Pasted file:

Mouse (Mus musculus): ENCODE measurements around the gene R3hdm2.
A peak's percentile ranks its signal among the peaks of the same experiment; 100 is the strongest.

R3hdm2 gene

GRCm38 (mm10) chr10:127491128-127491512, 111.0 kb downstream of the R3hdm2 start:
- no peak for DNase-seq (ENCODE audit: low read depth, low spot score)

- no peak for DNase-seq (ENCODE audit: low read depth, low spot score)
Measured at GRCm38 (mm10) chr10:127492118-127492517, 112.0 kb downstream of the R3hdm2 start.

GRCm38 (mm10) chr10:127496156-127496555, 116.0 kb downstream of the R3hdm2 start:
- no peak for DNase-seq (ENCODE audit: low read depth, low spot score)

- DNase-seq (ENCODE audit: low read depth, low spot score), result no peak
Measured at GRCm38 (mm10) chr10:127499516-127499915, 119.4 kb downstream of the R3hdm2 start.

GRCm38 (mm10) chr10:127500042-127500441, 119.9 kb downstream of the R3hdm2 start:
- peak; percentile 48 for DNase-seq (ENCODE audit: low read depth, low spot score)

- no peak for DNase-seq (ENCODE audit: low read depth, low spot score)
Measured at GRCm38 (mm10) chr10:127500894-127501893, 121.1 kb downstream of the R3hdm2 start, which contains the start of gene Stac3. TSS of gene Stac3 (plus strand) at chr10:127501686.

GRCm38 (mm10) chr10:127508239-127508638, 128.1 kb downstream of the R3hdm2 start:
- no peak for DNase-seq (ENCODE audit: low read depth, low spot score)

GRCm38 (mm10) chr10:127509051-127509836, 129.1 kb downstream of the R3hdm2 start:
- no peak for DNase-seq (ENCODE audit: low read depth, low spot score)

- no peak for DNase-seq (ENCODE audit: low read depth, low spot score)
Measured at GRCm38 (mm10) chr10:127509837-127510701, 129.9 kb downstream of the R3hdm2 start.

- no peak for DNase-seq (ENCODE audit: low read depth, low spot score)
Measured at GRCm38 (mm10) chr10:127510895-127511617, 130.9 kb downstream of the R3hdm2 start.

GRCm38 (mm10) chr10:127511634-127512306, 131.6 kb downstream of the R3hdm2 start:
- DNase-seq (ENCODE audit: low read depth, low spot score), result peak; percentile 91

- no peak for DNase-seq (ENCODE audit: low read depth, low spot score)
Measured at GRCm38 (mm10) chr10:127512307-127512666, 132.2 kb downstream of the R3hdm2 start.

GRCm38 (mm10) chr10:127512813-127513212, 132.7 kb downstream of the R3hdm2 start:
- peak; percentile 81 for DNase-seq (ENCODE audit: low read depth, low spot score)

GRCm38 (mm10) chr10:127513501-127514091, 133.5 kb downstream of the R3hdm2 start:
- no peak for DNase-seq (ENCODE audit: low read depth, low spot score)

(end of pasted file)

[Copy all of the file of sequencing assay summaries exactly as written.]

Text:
Mouse (Mus musculus): ENCODE measurements around the gene R3hdm2.
A peak's percentile ranks its signal among the peaks of the same experiment; 100 is the strongest.

R3hdm2 gene

GRCm38 (mm10) chr10:127491128-127491512, 111.0 kb downstream of the R3hdm2 start:
- no peak for DNase-seq (ENCODE audit: low read depth, low spot score)

- no peak for DNase-seq (ENCODE audit: low read depth, low spot score)
Measured at GRCm38 (mm10) chr10:127492118-127492517, 112.0 kb downstream of the R3hdm2 start.

GRCm38 (mm10) chr10:127496156-127496555, 116.0 kb downstream of the R3hdm2 start:
- no peak for DNase-seq (ENCODE audit: low read depth, low spot score)

- DNase-seq (ENCODE audit: low read depth, low spot score), result no peak
Measured at GRCm38 (mm10) chr10:127499516-127499915, 119.4 kb downstream of the R3hdm2 start.

GRCm38 (mm10) chr10:127500042-127500441, 119.9 kb downstream of the R3hdm2 start:
- peak; percentile 48 for DNase-seq (ENCODE audit: low read depth, low spot score)

- no peak for DNase-seq (ENCODE audit: low read depth, low spot score)
Measured at GRCm38 (mm10) chr10:127500894-127501893, 121.1 kb downstream of the R3hdm2 start, which contains the start of gene Stac3. TSS of gene Stac3 (plus strand) at chr10:127501686.

GRCm38 (mm10) chr10:127508239-127508638, 128.1 kb downstream of the R3hdm2 start:
- no peak for DNase-seq (ENCODE audit: low read depth, low spot score)

GRCm38 (mm10) chr10:127509051-127509836, 129.1 kb downstream of the R3hdm2 start:
- no peak for DNase-seq (ENCODE audit: low read depth, low spot score)

- no peak for DNase-seq (ENCODE audit: low read depth, low spot score)
Measured at GRCm38 (mm10) chr10:127509837-127510701, 129.9 kb downstream of the R3hdm2 start.

- no peak for DNase-seq (ENCODE audit: low read depth, low spot score)
Measured at GRCm38 (mm10) chr10:127510895-127511617, 130.9 kb downstream of the R3hdm2 start.

GRCm38 (mm10) chr10:127511634-127512306, 131.6 kb downstream of the R3hdm2 start:
- DNase-seq (ENCODE audit: low read depth, low spot score), result peak; percentile 91

- no peak for DNase-seq (ENCODE audit: low read depth, low spot score)
Measured at GRCm38 (mm10) chr10:127512307-127512666, 132.2 kb downstream of the R3hdm2 start.

GRCm38 (mm10) chr10:127512813-127513212, 132.7 kb downstream of the R3hdm2 start:
- peak; percentile 81 for DNase-seq (ENCODE audit: low read depth, low spot score)

GRCm38 (mm10) chr10:127513501-127514091, 133.5 kb downstream of the R3hdm2 start:
- no peak for DNase-seq (ENCODE audit: low read depth, low spot score)